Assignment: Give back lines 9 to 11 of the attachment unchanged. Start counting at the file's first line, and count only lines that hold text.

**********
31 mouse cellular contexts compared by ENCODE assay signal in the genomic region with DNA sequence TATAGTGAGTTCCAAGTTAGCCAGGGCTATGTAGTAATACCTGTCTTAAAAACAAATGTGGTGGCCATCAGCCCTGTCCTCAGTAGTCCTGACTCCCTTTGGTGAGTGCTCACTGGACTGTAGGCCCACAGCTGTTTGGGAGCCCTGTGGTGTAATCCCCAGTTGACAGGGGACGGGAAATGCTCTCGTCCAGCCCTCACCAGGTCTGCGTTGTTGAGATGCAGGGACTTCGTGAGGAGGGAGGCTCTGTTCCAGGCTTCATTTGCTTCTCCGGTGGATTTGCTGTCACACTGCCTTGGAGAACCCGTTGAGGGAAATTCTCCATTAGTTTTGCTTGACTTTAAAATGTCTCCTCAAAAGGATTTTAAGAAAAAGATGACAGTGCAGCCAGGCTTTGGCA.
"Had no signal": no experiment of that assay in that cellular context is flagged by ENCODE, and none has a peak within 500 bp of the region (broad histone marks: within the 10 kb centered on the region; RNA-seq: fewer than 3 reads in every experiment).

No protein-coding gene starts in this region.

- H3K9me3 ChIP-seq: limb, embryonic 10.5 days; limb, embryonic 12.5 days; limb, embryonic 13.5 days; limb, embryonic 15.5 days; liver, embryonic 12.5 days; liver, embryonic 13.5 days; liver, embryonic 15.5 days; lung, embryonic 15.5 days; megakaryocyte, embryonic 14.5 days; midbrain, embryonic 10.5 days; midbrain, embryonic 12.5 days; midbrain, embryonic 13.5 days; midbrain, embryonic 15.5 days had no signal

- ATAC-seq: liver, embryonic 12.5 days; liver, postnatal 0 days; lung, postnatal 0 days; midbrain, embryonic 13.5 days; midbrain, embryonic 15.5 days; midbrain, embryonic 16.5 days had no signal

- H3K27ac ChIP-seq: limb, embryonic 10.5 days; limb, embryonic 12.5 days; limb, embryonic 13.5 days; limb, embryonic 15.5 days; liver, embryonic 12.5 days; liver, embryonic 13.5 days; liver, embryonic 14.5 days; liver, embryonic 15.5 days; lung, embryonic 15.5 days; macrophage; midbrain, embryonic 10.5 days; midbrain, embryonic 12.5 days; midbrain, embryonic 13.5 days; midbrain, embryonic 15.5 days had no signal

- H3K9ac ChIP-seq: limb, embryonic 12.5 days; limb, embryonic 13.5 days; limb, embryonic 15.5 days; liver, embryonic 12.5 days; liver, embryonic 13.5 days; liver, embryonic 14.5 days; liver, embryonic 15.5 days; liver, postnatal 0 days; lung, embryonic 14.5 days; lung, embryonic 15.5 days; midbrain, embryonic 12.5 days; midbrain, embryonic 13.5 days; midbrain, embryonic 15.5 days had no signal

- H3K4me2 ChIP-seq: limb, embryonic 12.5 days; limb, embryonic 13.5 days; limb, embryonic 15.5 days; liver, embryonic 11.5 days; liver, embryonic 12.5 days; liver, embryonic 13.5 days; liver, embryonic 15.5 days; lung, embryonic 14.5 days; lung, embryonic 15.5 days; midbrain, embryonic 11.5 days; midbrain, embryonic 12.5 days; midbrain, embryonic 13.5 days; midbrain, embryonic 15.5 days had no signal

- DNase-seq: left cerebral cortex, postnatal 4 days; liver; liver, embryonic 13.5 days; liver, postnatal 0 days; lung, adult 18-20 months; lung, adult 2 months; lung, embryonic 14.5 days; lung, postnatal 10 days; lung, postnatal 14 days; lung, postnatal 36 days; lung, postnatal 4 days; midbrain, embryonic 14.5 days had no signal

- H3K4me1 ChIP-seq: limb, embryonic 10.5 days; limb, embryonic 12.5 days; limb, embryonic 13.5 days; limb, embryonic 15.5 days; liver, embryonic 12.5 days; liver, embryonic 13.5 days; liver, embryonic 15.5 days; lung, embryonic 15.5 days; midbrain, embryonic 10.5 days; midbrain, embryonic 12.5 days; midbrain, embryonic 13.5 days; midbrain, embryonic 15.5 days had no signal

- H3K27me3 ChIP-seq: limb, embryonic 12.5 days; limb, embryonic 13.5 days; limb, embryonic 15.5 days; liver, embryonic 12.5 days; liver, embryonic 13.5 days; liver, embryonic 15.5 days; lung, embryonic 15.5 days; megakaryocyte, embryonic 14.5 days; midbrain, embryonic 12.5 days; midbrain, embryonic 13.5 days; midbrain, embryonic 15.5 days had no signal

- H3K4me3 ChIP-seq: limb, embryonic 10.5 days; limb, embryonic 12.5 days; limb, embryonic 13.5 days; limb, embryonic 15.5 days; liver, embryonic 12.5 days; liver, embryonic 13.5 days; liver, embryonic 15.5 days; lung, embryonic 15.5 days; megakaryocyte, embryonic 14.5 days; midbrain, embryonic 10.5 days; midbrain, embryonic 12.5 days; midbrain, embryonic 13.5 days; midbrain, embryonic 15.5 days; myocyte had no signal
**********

- DNase-seq: left cerebral cortex, postnatal 4 days; liver; liver, embryonic 13.5 days; liver, postnatal 0 days; lung, adult 18-20 months; lung, adult 2 months; lung, embryonic 14.5 days; lung, postnatal 10 days; lung, postnatal 14 days; lung, postnatal 36 days; lung, postnatal 4 days; midbrain, embryonic 14.5 days had no signal

- H3K4me1 ChIP-seq: limb, embryonic 10.5 days; limb, embryonic 12.5 days; limb, embryonic 13.5 days; limb, embryonic 15.5 days; liver, embryonic 12.5 days; liver, embryonic 13.5 days; liver, embryonic 15.5 days; lung, embryonic 15.5 days; midbrain, embryonic 10.5 days; midbrain, embryonic 12.5 days; midbrain, embryonic 13.5 days; midbrain, embryonic 15.5 days had no signal

- H3K27me3 ChIP-seq: limb, embryonic 12.5 days; limb, embryonic 13.5 days; limb, embryonic 15.5 days; liver, embryonic 12.5 days; liver, embryonic 13.5 days; liver, embryonic 15.5 days; lung, embryonic 15.5 days; megakaryocyte, embryonic 14.5 days; midbrain, embryonic 12.5 days; midbrain, embryonic 13.5 days; midbrain, embryonic 15.5 days had no signal